No matter your tastes, Mononoke is excellent purely based on the spectacle the series offers. From there, the winding tales and strange vistas will almost certainly draw in any viewer. Approaching eight years after its release, many of the techniques used by Mononoke are rarely used in television and cinema. It’s creation required equal parts creativity and daring which are necessities to making truly memorable works that last the test of time. Mononoke an absolute must watch for any fans of anime as medium and, for everyone else, well worth checking out.
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Posted 4/2/15 , edited 4/3/15
I'm going to cry, MONONOKE is being recognized for what it truely is!!!!! I have been trying my damned hardest to promote this anime, and have only had one successful conversion to the cult that is the MONONOKE fandom.

MONONOKE is truely a beautiful anime, so colorful yet darkly natured. Each story is well thought out, despite the shortness. It keeps you guessing right up to the climax of each arc. The Medicine Seller is such a mystery and an oddity, yet you can't help but come to like him.

Also, it's actually a spin-off of another anime; Ayakashi: Samurai Horror Tales!

I wish so many more people knew about this anime, the suspence and mystery and wonderfully written stories, it truely is a hidden gem!
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Posted 4/2/15
Oh my gosh. Thank you! I saw this series years ago and I completely forgot what it was called. Also, Gankutsuo looked like a Klimt painting but the movement was quite well integrated--not so much here. It feels more like a Japanese art slide show in a theater than a video sometimes. Definitely very interesting to look at and I really appreciate it when directors try to expand the medium instead of playing it safe.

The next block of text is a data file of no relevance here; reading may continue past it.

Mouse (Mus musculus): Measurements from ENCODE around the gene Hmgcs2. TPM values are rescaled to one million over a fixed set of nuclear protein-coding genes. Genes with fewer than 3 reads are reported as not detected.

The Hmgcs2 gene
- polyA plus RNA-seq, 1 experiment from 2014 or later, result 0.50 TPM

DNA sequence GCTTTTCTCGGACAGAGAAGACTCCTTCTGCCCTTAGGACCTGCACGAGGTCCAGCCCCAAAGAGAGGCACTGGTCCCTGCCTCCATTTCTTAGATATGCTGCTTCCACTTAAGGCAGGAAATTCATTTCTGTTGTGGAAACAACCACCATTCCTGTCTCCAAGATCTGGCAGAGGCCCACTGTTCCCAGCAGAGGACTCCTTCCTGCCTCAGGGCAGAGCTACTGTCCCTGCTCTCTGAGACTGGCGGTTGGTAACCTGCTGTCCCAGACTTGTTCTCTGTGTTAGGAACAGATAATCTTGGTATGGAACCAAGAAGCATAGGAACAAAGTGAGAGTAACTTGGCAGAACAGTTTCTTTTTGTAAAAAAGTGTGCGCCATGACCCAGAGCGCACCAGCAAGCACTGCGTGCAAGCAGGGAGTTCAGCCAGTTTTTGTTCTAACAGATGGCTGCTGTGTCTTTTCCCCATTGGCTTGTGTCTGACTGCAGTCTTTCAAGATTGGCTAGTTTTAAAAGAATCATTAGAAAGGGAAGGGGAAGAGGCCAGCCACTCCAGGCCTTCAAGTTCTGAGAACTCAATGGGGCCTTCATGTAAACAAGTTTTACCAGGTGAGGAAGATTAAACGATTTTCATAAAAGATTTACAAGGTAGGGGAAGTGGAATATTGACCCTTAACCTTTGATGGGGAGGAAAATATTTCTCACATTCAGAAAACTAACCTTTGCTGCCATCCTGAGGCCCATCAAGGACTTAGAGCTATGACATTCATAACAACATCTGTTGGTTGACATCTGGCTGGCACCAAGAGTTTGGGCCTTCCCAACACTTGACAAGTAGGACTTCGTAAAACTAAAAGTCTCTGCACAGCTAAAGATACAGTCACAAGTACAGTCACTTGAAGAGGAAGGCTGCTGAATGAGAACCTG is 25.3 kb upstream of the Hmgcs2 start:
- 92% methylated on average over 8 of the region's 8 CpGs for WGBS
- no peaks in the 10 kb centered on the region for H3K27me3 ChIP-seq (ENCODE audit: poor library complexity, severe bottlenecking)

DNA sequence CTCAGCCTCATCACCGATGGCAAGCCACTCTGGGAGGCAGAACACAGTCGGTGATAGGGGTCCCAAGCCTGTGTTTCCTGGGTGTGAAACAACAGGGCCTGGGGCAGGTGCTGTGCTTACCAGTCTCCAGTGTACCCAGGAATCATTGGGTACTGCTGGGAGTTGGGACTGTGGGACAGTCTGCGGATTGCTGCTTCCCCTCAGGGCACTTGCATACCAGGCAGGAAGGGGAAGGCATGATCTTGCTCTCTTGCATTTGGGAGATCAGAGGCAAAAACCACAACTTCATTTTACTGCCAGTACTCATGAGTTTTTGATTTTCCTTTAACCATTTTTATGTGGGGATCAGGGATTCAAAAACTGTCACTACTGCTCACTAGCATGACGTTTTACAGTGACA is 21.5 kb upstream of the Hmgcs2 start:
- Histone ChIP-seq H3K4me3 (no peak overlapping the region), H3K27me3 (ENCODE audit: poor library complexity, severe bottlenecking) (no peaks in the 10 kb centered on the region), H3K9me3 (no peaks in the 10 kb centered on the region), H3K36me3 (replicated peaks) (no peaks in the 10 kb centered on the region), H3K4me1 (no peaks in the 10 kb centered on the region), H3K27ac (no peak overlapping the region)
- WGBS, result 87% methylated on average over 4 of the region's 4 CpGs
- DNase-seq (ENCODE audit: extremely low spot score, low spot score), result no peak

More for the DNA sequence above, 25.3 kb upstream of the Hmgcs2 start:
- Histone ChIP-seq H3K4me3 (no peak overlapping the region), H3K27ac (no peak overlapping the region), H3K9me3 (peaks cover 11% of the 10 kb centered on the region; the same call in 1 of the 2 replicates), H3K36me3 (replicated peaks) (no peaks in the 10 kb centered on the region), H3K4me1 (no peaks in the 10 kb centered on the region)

Also, the medicine seller is voiced by Takahiro Sakurai. I am sure he has some fans around here.
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Posted 4/3/15
I always suck at putting what's in my mind into words, but you've basically said everything I ever could to praise this beautiful piece of art. I don't even remember how I found out about it, but I watched it a few years back and absolutely fell in love with the gorgeous art. I really need to rewatch it sometime. I feel the same way about Gankutsuo as well. I just love anime with strange/unusual art in general. I still need to see The Tatami Galaxy as well, while it's not exactly the same kind of art style it still looks pretty unique.
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Posted 4/3/15
I have to say - hear, hear! I love the whole look of the series and how the background art in the series is also wonderfully done to give subtle hints at times. Have to also say guilty of trying to cosplay kisuriuri
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Posted 4/27/15
Ah, I LOVE Mononoke! It is art, no matter what people my say about animation!